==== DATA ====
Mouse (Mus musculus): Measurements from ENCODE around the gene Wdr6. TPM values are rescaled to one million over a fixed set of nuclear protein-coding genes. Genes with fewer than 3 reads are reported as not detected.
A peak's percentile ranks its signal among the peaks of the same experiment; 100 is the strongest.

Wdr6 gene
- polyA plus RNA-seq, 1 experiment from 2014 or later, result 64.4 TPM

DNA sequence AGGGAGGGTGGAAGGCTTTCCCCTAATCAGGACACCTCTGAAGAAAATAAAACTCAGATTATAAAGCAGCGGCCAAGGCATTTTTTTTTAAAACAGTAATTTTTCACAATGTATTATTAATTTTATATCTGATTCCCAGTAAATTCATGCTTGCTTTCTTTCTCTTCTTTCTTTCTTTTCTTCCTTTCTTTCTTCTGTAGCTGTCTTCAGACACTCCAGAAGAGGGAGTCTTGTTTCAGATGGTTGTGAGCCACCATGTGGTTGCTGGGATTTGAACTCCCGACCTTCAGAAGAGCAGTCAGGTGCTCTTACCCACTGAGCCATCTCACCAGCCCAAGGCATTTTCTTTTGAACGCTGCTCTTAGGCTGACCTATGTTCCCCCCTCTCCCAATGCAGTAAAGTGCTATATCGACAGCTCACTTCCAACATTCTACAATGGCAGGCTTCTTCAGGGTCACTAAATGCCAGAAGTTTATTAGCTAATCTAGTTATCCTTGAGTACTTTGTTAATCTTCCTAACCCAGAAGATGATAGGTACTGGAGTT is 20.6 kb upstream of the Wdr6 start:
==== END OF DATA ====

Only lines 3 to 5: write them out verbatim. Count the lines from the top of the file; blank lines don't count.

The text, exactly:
Wdr6 gene
- polyA plus RNA-seq, 1 experiment from 2014 or later, result 64.4 TPM

DNA sequence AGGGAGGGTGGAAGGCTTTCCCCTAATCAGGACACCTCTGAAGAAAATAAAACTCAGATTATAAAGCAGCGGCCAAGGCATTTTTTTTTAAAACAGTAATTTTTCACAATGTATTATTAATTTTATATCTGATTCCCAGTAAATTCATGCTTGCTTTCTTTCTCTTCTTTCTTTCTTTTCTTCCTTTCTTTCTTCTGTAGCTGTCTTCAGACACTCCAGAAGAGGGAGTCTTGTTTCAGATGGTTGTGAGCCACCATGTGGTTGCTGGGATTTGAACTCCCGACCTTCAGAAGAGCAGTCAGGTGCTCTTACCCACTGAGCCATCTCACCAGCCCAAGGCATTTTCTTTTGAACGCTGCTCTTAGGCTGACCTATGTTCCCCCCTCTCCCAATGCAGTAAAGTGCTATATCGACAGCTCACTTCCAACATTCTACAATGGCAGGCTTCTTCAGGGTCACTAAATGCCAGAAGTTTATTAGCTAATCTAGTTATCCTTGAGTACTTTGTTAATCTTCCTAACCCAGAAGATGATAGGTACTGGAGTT is 20.6 kb upstream of the Wdr6 start: